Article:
Bringing it Home: A Social Innovation Summit for the Pacific Northwest

August 28, 2014 at 12:01 pm Leave a comment

If the 2013 Elevating Impact Summit in Portland was a wild experiment, the 2014 Summit brought it home. For two years in a row now, hundreds have gathered for a full day of stories, discussions, and activities focused on social innovation across sectors and ages. The annual Elevating Impact Summit has become a touchstone for changemakers in the Pacific Northwest, and its value transcends the conference. Highlights from this summer’s event provide us with a social innovation roadmap, a lesson plan for our future, and an unending source of inspiration.

The Elevating Impact Summit will always highlight past experiences and great accomplishments, but it will also reveal insights into rising trends and the innovators who are building our future. The 2014 Pitch Fest was the stage for six local social entrepreneurs presenting their ideas in three minutes each. The audience voted on their favorite, and the winners received cash and legal support. Find out about this year’s winner here and watch the rapid-fire event play-by-play.

Kat Taylor’s presentation was smart, raucous, and authentic, much like her big idea. Through the verticals of food, energy, and money, Kat Taylor and her husband are disrupting the investment industry. They started by taking management roles in companies and organizations in all three areas to glean insights. What they came up with, in addition to a variety of new ventures, is what they call “beneficial banking.” They sought to leverage the great promise of what was previously known as banking, but this time to do it differently. In her morning keynote, Kat Taylor described how.

Marc Freedman’s mid-day keynote encapsulated one of the core themes of the 2014 Summit: the massive potential in unleashing the skills of the boomer population for the social change sector. After searching the US for examples of people who weren’t satisfied with retirement and who had dedicated themselves to pressing social challenges, Freedman formed The organization supports people who are crafting careers later in life that combine not only continued income but the promise of more meaning – and the chance to do work that means something beyond oneself.

Victoria Hale delivered the final keynote of the day. A quintessential example of the power of social entrepreneurship, Hale created the world’s first nonprofit pharmaceutical company. She has set out over the last decade to develop new medicines, and also to address the traps of poverty with collaborations across sectors and around the world. Hear Hale grapple with current challenges, like marketing to the poor, past learnings, like focusing on a great solution rather than trying to address every single problem, and how she has found a way to build precious medicines that belong belong to humanity, not to patent owners.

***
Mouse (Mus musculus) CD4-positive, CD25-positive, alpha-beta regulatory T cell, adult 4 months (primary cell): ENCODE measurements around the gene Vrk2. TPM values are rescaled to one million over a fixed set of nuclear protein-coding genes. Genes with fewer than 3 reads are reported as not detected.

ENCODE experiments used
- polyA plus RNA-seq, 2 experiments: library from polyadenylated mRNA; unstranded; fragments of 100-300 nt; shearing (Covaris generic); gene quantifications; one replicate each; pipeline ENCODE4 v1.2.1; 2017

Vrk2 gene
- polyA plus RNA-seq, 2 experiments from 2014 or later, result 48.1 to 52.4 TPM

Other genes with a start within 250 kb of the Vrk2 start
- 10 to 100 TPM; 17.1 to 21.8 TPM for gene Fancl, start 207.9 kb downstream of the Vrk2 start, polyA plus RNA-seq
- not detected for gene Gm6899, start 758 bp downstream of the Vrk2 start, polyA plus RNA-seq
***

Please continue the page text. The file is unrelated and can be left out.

The first discussion brought together three amazing women with in-depth experience dealing with impact capital. The panel explored impact funding and investments from three distinct angles. This panel included facilitator Carolynn Duncan (TenX, NW Social Venture Fund) and panelists Molly Lindquist (Consano), Melissa Freeman (Oregon Community Foundation), and Gun Denhart (Hanna Andersson).

The next panel continued along the theme Marc Freedman brought to the table in his keynote. The panelists looked at Encore Purpose, or the unique value that people in their “second half of life” bring to the world and to the field of social innovation. This panel included facilitator Erin Flynn (PSU Strategic Partnerships), and panelists Derenda Schubert (Bridge Meadows), Heather McHugh (Caregifted), and Marc Freedman (

The third panel in the series looked not at one specific demographic, but at the great potential of diverse communities. This discussion centered on empowering diverse communities through the lens of design thinking, international development, and inclusive innovation. The panel included facilitator Jennifer Allen (PSU Institute for Sustainable Solutions), and panelists Steve Lee (Ziba), Dwayne Johnson (Center for Inclusive Innovation), and Najia Hyder (Mercy Corps).

The final panel was not a panel. Behind every business, organization, or movement there a story that is as important as any new idea. The second Elevating Impact Summit removed the veil by challenging three changemakers to share their personal stories. They surpassed all expectations. This storytelling session featured Katrina Scotto Di Carlo (Supportland), Tim Carpenter (EngAGE), Deena Pierott (iUrbanTeen), and Pam Campos Palma (PSU)

Before they left for the day, attendees recapped their 2014 Summit in their own words:

Entry filed under: Design Thinking, Elevating Impact Summit, Events, Funding, Impact Investing, Social Entrepreneurship, Uncategorized. Tags: , , , , , , , , , , , , .

How a DIY Healthcare Delivery System Can Solve the American Health Crisis Hacking Social Impact, for Gaza Sky Geeks, for Humanitarian Response, for Impact at Scale

Leave a Reply

Fill in your details below or click an icon to log in: Logo

You are commenting using your account. Log Out /  Change )

Google+ photo

You are commenting using your Google+ account. Log Out /  Change )

Twitter picture

You are commenting using your Twitter account. Log Out /  Change )

Facebook photo

You are commenting using your Facebook account. Log Out /  Change )


Connecting to %s

Trackback this post  |  Subscribe to the comments via RSS Feed

Connect With Us

Impact Entrepreneurs Twitter Feed


%d bloggers like this: